Rashad’s dream, since he was a little kid, was to play college basketball. Currently, he is on the University of Alabama wheelchair basketball team. Rashad has FSP, or Familial Spastic Paraparesis; it is a genetic condition that gets progressively worse as a person ages. Although Rashad is still able to stand up if he needs to, he uses a wheelchair. “When you are out of shape as a wheelchair user, everything is harder,” he says. That and his love for basketball are what keep him motivated to be physically active every day. Rashad has also improved his eating habits, and this healthy behavior combined with exercise has resulted in a forty pound weight loss.
“Now, I am able to get up and down the court faster, transfer more easily, and just overall feel better,” he says. It didn’t happen overnight, but he was able to get where he wanted to be. His advice – “You have to be committed. Find something you enjoy doing, which for me was wheelchair basketball, and stick with it. In the end, you will see that it is definitely worth it.”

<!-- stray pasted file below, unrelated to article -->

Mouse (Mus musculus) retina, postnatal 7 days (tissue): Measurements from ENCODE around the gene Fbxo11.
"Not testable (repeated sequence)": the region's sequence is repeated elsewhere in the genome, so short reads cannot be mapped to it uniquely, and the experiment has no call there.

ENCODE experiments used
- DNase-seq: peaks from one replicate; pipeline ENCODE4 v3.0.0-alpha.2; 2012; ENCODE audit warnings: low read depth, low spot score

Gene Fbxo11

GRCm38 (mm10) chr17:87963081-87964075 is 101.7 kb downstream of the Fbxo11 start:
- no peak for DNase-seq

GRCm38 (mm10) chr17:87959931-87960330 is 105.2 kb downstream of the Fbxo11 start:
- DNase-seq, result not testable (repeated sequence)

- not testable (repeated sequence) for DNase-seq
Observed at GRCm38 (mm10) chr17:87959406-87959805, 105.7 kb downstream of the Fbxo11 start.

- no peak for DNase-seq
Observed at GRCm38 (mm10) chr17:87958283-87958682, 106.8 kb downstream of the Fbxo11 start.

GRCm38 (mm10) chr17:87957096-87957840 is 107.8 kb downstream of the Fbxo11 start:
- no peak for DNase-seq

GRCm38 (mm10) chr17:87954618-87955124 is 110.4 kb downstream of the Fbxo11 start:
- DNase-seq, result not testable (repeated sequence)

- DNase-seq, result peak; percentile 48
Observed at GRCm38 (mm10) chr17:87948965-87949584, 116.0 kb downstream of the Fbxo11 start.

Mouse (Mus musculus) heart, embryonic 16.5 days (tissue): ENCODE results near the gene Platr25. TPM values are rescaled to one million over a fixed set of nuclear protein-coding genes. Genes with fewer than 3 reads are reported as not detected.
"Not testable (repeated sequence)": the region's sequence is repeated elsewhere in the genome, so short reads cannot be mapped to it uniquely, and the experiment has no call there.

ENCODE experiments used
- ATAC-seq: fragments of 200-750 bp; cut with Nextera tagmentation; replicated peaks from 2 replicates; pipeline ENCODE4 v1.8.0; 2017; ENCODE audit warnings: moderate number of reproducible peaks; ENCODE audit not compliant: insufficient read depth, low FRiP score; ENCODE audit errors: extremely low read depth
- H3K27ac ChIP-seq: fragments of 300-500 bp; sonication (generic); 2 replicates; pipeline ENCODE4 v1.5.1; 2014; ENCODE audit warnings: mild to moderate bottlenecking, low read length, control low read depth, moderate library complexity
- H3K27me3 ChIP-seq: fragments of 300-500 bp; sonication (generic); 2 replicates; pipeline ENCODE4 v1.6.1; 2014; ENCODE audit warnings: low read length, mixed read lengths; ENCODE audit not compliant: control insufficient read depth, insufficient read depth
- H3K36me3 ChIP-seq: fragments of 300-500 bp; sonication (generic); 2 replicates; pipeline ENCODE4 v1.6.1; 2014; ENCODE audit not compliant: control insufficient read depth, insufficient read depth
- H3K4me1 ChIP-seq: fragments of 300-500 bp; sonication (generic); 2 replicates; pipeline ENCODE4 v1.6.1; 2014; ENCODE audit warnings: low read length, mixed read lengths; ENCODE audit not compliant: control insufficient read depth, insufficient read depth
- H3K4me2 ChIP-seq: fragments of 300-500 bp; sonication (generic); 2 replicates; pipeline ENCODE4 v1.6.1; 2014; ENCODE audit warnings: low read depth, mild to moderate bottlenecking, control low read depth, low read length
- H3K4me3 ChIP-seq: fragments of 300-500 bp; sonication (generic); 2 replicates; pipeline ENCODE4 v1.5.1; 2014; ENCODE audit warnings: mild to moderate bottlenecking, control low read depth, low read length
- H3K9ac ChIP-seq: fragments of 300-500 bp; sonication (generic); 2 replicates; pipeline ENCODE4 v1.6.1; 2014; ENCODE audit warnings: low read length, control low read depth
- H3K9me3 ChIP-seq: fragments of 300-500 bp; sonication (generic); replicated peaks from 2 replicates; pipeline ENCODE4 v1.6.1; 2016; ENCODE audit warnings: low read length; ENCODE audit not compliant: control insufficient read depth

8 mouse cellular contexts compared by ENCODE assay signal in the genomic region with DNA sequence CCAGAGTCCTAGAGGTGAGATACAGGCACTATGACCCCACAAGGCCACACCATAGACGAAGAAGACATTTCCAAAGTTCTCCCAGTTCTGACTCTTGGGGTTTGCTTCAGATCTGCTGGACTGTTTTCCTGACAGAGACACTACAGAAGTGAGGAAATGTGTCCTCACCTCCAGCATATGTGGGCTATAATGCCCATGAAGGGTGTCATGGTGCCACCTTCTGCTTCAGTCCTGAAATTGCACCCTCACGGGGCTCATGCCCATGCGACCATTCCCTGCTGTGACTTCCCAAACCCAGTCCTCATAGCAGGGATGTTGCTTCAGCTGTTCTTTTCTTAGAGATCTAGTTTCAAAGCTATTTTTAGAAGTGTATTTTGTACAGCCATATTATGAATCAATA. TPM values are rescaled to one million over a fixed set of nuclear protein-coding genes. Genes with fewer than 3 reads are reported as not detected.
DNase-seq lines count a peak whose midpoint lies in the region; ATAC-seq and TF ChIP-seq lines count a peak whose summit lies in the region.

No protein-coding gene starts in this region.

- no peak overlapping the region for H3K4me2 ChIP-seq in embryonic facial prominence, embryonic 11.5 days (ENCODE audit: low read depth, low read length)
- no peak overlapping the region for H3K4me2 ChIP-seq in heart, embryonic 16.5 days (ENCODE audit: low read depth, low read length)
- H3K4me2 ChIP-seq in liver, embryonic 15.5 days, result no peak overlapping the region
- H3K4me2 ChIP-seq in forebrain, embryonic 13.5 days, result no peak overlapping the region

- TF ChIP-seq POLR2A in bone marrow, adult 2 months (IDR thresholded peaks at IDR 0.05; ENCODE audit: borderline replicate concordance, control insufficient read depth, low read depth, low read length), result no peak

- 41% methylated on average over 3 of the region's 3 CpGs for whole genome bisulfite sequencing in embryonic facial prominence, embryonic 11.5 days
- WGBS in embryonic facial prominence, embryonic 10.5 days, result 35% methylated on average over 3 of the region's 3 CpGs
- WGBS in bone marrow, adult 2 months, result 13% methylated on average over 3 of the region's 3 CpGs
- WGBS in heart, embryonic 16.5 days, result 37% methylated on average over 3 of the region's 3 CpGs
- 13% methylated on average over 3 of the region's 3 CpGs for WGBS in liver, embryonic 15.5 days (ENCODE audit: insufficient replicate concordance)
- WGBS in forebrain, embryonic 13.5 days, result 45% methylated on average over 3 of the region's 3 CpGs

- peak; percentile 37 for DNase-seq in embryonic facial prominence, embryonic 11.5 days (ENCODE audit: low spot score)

CDC would like to thank London, Rashad, and our partner, the National Center on Health, Physical Activity, and Disability (NCHPAD) located within Lakeshore, for sharing their stories with us.
CDC’s Disability and Health Branch supports and provides funding to NCHPAD to improve the health, wellness, and quality of life of people with disabilities. NCHPAD seeks to help people with disability and other chronic health conditions achieve health benefits through increased participation in all types of physical and social activities, including fitness and aquatic activities, recreational and sports programs, adaptive equipment usage, and more.
Find Your Own Path to Physical Activity
If you or somebody in your family has a disability and wants to add more routine physical activity, here are steps you can follow:
- Visit your doctor.
- Talk to your doctor about how much and what kind of physical activity is right for you.
- Discuss your barriers to physical activity.
- Ask your doctor to put you in contact with resources and programs to help you begin being active or maintain your physical activity level.
- Be active your way.
- Decide how much physical activity is right for you and your fitness level.
- Decide what kind of physical activity you enjoy and add physical activity to your everyday life. General gardening, doing active chores around the house, wheeling yourself in your wheelchair, walking briskly, dancing, swimming, and playing wheelchair basketball, tennis or soccer are all examples of physical activities that improve health and well-being.